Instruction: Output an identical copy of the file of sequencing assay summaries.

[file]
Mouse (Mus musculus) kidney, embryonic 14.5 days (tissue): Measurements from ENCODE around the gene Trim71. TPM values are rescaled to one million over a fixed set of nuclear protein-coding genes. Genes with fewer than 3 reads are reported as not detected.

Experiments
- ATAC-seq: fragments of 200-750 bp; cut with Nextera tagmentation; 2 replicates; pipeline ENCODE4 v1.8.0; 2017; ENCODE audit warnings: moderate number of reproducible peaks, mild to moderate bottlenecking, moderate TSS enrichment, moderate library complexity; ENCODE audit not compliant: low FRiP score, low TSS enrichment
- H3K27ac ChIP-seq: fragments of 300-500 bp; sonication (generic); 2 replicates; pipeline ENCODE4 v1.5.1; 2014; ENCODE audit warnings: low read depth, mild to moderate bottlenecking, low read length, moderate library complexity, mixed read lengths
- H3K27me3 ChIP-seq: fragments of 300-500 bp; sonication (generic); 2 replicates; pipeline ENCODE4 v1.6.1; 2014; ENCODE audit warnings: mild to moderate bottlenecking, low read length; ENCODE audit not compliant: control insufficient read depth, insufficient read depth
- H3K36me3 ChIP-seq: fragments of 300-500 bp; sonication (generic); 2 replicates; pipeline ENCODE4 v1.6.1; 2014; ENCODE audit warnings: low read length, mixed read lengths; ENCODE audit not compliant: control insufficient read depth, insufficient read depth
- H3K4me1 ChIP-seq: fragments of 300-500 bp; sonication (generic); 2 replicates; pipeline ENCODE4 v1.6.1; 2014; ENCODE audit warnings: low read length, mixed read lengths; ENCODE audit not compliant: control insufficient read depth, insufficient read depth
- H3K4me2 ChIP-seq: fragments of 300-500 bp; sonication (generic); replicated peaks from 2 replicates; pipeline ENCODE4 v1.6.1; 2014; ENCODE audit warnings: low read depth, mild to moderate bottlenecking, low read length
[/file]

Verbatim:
Mouse (Mus musculus) kidney, embryonic 14.5 days (tissue): Measurements from ENCODE around the gene Trim71. TPM values are rescaled to one million over a fixed set of nuclear protein-coding genes. Genes with fewer than 3 reads are reported as not detected.

Experiments
- ATAC-seq: fragments of 200-750 bp; cut with Nextera tagmentation; 2 replicates; pipeline ENCODE4 v1.8.0; 2017; ENCODE audit warnings: moderate number of reproducible peaks, mild to moderate bottlenecking, moderate TSS enrichment, moderate library complexity; ENCODE audit not compliant: low FRiP score, low TSS enrichment
- H3K27ac ChIP-seq: fragments of 300-500 bp; sonication (generic); 2 replicates; pipeline ENCODE4 v1.5.1; 2014; ENCODE audit warnings: low read depth, mild to moderate bottlenecking, low read length, moderate library complexity, mixed read lengths
- H3K27me3 ChIP-seq: fragments of 300-500 bp; sonication (generic); 2 replicates; pipeline ENCODE4 v1.6.1; 2014; ENCODE audit warnings: mild to moderate bottlenecking, low read length; ENCODE audit not compliant: control insufficient read depth, insufficient read depth
- H3K36me3 ChIP-seq: fragments of 300-500 bp; sonication (generic); 2 replicates; pipeline ENCODE4 v1.6.1; 2014; ENCODE audit warnings: low read length, mixed read lengths; ENCODE audit not compliant: control insufficient read depth, insufficient read depth
- H3K4me1 ChIP-seq: fragments of 300-500 bp; sonication (generic); 2 replicates; pipeline ENCODE4 v1.6.1; 2014; ENCODE audit warnings: low read length, mixed read lengths; ENCODE audit not compliant: control insufficient read depth, insufficient read depth
- H3K4me2 ChIP-seq: fragments of 300-500 bp; sonication (generic); replicated peaks from 2 replicates; pipeline ENCODE4 v1.6.1; 2014; ENCODE audit warnings: low read depth, mild to moderate bottlenecking, low read length